In Shanghai Diabetes Study, 48.6% of patients with newly-diagnosed DM had isolated hyperglycemia 2 hours after glucose loading [31]. So, the actual prevalence rates of DM and pre-DM in our study may have been much higher. This may also explain the difference between our findings and other studies carried out where dual burden of TB and DM also exists. The prevalence rates of DM and pre-DM were 25.3% and 24.5% respectively among TB patients in South India [20].

Another lacuna in our study is that M. tuberculosis (MTB) infection was not confirmed by sputum culture in a substantial number of participants in the clinical settings in our study. However, according to the recent national TB epidemiological survey in China, positive MTB culture is documented in only 26.4% of the active PTB patients [32], which means that nearly three quarter of the active PTB may be missed if we would take the MTB culture result as the gold standard. As with most TB centres, clinical manifestations, sputum smear microscopy and chest radiographs were the central component for PTB diagnosis in our study.

Our study provides further evidence of the links between DM and TB and the evidence that this interaction is playing out even in the rural settings in China where the presumed burden of DM appears low. Our findings indicate the potential benefits of partially integrating TB and DM prevention and control systems, and males may benefit the most given the higher prevalence of TB among them. Given the growing huge burden of DM in China and the high rate of undetected DM, systematic screening of all TB patients for DM through the infrastructure for TB control could serve to improve the early detection of DM, particularly in developing countries. Liang Li et al indicate that such screening has the potential of identifying almost 30,000 new cases of DM each year in China [23]. Follow-up studies are needed to identify the causal mechanism of the link between TB and DM in the future.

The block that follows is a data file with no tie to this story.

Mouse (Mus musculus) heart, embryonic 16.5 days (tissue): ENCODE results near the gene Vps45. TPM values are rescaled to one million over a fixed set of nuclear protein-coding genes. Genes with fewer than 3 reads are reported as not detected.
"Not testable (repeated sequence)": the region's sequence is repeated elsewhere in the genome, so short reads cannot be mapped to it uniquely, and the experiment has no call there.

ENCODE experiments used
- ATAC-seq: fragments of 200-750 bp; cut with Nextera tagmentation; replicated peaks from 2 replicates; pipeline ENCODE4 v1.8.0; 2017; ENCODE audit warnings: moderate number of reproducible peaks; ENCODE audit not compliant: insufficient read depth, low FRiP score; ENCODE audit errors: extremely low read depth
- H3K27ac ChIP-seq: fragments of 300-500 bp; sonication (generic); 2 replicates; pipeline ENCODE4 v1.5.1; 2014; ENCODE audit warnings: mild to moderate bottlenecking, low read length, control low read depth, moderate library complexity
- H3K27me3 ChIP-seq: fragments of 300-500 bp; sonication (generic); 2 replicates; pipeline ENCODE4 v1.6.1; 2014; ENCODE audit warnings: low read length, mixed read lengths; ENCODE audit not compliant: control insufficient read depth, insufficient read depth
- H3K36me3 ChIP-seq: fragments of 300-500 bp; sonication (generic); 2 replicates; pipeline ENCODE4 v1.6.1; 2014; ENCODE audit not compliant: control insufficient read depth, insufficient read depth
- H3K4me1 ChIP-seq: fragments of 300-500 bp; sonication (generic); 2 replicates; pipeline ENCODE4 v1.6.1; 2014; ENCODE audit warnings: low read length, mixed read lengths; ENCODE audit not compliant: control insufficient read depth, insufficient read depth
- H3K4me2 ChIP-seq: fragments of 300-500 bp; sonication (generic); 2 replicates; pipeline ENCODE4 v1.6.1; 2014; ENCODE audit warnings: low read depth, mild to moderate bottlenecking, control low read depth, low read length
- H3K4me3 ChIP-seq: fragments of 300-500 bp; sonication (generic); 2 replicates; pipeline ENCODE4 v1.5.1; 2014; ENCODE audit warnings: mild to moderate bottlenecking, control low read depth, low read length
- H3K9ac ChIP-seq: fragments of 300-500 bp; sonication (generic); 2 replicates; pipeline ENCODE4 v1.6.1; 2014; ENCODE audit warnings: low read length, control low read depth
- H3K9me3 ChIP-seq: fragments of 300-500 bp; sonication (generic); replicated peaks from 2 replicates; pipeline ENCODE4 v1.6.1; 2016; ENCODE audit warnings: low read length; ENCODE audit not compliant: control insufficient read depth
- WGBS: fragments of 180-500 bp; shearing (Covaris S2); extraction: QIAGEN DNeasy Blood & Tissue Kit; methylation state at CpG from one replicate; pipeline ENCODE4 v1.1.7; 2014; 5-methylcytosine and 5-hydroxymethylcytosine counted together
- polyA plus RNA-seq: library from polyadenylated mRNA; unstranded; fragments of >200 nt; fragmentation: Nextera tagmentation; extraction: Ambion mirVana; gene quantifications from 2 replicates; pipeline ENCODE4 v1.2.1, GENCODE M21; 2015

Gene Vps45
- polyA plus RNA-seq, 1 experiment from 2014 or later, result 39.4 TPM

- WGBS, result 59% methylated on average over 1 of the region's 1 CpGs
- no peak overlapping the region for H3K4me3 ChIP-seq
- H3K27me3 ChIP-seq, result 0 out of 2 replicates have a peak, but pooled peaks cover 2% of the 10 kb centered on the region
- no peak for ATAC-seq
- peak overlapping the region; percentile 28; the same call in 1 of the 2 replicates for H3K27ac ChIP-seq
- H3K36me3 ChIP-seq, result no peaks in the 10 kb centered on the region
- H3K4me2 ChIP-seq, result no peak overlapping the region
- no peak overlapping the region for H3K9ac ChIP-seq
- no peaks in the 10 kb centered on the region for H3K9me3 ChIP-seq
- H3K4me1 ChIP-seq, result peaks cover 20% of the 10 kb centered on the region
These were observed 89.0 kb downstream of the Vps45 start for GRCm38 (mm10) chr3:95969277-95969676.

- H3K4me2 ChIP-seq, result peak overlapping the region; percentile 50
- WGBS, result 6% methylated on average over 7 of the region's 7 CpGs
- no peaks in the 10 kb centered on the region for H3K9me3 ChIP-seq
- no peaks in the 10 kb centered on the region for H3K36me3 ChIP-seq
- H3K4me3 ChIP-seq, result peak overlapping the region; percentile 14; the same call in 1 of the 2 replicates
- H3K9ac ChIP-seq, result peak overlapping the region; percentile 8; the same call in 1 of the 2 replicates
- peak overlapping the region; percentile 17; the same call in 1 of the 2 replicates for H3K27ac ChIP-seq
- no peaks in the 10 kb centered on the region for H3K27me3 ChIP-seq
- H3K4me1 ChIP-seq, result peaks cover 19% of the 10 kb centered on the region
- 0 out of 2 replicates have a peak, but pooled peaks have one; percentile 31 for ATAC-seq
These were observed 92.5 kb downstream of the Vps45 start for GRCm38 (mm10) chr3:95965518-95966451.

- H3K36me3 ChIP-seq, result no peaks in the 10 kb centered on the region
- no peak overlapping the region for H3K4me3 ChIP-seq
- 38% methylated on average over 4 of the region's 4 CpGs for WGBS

Acknowledgments

We are grateful to all the co-investigators in Linyi area. We thank Mr. Xiaobin Zhou, associate professor of Epidemiology and Statistics, Qingdao University, for his valuable suggestions of the study. We thank Ms. Guirong Shen, associate professor of Qingdao University, for her help in selecting epidemiology investigating site. We sincerely thank all the study participants.

Author Contributions

Conceived and designed the experiments: QW AM. Performed the experiments: QW AM XH SZ JC YM JZ YW HD ZZ LW TY PC. Analyzed the data: QW JC. Contributed reagents/materials/analysis tools: JC YM JZ YW HD ZZ LW TY PC. Wrote the paper: QW. Reviewed the paper: ES. Gave advice to the paper: FK. Gave advice to the project: AK.